Four Coping Strategies Jesus Modeled
Wishing you a Happy Easter week, hoping you are safe and well, and sending some thoughts that I hope will help you find peace.
I think it’s safe to say that we are all under some sort of pressure right now. While we may have some things that have fallen off our plate of responsibilities, we have also taken on other tasks, and other stressors that are for most of us, quite unfamiliar and new.
One of my favorite apps is the Lectio 365 app. It has a daily guided reading and prayer that always centers me and gets my day started on the right focus. This week, they have followed in the footsteps of Jesus by pausing each day to reflect and pray about a different aspect of the Coronavirus crisis in light of the cross. Two of the days focused on mental health, sharing the intense emotions Jesus felt on the days before he knew he was to face the cross, and the coping mechanisms he used to get through this difficult time.
The Bible Passage was Matthew 26:36-39 "Then Jesus went with his disciples to a place called Gethsemane, and he said to them, "Sit here while I go over there and pray." He took Peter and the two sons of Zebedee along with him, and he began to be sorrowful and troubled. Then he said to them, "My soul is overwhelmed with sorrow to the point of death. Stay here and keep watch with me." Going a little further, he fell with his face to the ground and prayed. "My Father, if it is possible, may this cup be taken from me. Yet not as I will, but as you will."
One of the interesting facts I learned about this passage was that in Aramaic, the word Gethsemane actually means “the olive press.” So, Jesus was in a garden which was symbolic of crushing pressure during a time when he certainly felt pressure. So how did he get through this time?
In looking at the passage, we can see the 4 coping mechanisms of Jesus were:
1. He makes himself vulnerable, identifying his three closest friends and asking them for support.
So, to borrow this coping strategy, ask, who can I go to for support? It might look different now, but I can reach out to others.
2. He intentionally goes to the Garden of Gethsemane, one of his favorite, most familiar and tranquil places.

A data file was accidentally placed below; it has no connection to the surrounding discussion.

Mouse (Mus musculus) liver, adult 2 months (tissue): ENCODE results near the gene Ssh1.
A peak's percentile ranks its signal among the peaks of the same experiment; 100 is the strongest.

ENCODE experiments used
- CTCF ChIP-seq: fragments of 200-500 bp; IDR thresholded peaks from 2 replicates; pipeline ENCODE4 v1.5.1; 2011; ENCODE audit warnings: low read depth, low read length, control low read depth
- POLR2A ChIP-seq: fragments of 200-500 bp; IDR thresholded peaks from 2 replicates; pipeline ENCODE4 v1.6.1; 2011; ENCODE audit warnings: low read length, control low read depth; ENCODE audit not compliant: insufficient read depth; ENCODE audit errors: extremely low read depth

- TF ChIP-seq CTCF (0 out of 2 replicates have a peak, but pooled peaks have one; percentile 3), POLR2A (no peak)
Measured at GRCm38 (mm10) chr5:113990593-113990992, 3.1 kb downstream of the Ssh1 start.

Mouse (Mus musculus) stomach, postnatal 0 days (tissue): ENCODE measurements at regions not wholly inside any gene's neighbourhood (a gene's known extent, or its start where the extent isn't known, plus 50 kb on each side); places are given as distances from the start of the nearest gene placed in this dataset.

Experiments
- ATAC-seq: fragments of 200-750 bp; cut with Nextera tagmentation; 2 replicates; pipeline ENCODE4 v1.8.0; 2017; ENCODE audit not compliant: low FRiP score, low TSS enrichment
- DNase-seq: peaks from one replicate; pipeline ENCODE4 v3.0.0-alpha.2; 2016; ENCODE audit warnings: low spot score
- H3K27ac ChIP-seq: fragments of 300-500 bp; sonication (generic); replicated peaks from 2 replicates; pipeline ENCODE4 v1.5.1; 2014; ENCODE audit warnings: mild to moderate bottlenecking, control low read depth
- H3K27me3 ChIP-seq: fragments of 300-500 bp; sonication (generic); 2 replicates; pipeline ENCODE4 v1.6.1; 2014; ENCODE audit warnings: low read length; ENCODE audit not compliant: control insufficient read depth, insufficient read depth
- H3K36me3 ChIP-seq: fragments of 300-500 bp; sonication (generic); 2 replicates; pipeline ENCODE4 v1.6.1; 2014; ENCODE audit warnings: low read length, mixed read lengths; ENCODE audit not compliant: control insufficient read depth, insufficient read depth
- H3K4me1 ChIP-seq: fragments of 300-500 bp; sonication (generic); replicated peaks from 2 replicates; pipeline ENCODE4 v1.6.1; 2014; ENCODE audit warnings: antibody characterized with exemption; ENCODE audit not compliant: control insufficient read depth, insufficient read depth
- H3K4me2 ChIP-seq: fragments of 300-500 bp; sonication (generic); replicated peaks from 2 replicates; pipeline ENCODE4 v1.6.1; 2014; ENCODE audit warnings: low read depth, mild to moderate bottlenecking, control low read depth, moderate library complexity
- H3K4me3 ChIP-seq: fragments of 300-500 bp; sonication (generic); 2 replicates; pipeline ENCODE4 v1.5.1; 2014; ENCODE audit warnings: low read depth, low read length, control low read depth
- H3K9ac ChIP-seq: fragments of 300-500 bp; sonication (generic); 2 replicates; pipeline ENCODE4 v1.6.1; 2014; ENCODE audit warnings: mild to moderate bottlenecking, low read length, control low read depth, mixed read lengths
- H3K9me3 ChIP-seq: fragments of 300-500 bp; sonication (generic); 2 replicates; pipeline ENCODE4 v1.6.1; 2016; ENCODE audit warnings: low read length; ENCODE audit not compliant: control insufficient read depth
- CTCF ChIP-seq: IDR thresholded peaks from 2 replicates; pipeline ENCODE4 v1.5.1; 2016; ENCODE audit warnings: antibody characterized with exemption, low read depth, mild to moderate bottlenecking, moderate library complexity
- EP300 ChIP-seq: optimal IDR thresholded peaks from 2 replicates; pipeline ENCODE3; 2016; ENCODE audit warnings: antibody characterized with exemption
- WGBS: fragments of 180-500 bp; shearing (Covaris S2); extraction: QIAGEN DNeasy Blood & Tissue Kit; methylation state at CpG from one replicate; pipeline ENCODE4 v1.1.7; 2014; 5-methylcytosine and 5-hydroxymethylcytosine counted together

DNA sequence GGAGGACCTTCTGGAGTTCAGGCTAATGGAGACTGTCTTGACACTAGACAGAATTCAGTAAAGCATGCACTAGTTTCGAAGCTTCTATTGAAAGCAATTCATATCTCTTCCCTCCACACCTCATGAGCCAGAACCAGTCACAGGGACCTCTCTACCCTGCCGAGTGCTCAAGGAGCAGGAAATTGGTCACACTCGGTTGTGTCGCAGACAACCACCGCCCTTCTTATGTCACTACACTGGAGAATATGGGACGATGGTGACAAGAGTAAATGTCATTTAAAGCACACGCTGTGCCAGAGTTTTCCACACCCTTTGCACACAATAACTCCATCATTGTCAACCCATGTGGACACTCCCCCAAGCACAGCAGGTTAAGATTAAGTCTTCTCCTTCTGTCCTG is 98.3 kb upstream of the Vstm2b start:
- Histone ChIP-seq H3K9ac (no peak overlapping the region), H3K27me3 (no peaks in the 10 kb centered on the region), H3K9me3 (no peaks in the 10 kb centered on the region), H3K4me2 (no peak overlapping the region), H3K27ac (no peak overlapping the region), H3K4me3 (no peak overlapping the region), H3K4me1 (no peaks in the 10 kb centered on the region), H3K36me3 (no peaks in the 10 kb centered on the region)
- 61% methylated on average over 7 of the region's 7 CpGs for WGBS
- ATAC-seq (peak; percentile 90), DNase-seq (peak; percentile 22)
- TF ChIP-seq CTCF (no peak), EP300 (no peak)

To borrow this coping strategy, ask: Where can I go or sit right now to find peace and comfort?
3. He focuses his thoughts on God's goodness.
To borrow this coping strategy, ask: What is good about God even when things don't seem great? What Bible passage reminds me of his goodness, where do I see God's goodness in my day, even if it's in something small, which is often where God is seen.
4. He prays with honesty.
To borrow this strategy, I can pray without reservation. I can share with God ANYTHING that’s on my heart, knowing he knows me and loves me as I am, ALWAYS.
On that last note, the Psalms are often a place I find peace and comfort.
Psalm 139:1-10 says:
O Lord, you have examined my heart and know everything about me.
You know when I sit down or stand up.
You know my thoughts even when I’m far away.
You see me when I travel
And when I rest at home.
You know everything I do.
You know what I am going to say even before I say it, Lord.
You go before me and follow me.
You place your hand of blessing on my head.
Such knowledge is too wonderful for me, too great for me to understand!
I can never escape from your Spirit!
I can never get away from your presence!
If I go up to heaven, you are there; if I go down to the grave you are there.
If I ride the wings of the morning, if I dwell by the farthest oceans, even there your hand will guide me, and your strength will support me.
I hope this brings you peace and comfort as well. I pray that in this time, or any time, when nothing seems certain and things seem far from perfect, that you can still find the one who is perfect, and the one who is certain.
God will be faithful. He will bring us through and out of this. He will always be with us, in the hard, “wilderness” times into the good.
Remember not the former things, nor consider the things of old. Behold, I am doing a new thing; now it springs forth, do you not perceive it? I will make a way in the wilderness and rivers in the desert. Isaiah 43:18-19
I hope that peace can be with you this Easter and beyond.
Do songs often bring you to a place of peace? Here’s a favorite of mine by Hollyn. Enjoy!